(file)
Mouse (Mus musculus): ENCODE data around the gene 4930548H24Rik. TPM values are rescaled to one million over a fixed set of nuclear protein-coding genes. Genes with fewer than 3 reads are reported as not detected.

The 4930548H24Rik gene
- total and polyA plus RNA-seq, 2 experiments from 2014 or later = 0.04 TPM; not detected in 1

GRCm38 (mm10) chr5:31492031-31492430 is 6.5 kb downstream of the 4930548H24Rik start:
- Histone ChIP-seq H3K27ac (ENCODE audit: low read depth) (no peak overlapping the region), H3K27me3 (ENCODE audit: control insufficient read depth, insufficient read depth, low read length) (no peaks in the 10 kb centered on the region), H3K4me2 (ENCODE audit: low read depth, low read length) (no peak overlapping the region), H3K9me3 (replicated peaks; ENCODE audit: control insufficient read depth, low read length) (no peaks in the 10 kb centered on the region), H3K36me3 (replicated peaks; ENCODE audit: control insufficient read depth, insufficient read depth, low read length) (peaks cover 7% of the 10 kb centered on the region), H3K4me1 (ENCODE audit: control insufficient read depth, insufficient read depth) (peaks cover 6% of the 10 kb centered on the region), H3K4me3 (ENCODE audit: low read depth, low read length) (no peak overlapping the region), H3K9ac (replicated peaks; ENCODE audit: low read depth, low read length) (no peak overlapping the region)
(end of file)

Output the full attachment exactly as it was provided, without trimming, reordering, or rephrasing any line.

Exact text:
Mouse (Mus musculus): ENCODE data around the gene 4930548H24Rik. TPM values are rescaled to one million over a fixed set of nuclear protein-coding genes. Genes with fewer than 3 reads are reported as not detected.

The 4930548H24Rik gene
- total and polyA plus RNA-seq, 2 experiments from 2014 or later = 0.04 TPM; not detected in 1

GRCm38 (mm10) chr5:31492031-31492430 is 6.5 kb downstream of the 4930548H24Rik start:
- Histone ChIP-seq H3K27ac (ENCODE audit: low read depth) (no peak overlapping the region), H3K27me3 (ENCODE audit: control insufficient read depth, insufficient read depth, low read length) (no peaks in the 10 kb centered on the region), H3K4me2 (ENCODE audit: low read depth, low read length) (no peak overlapping the region), H3K9me3 (replicated peaks; ENCODE audit: control insufficient read depth, low read length) (no peaks in the 10 kb centered on the region), H3K36me3 (replicated peaks; ENCODE audit: control insufficient read depth, insufficient read depth, low read length) (peaks cover 7% of the 10 kb centered on the region), H3K4me1 (ENCODE audit: control insufficient read depth, insufficient read depth) (peaks cover 6% of the 10 kb centered on the region), H3K4me3 (ENCODE audit: low read depth, low read length) (no peak overlapping the region), H3K9ac (replicated peaks; ENCODE audit: low read depth, low read length) (no peak overlapping the region)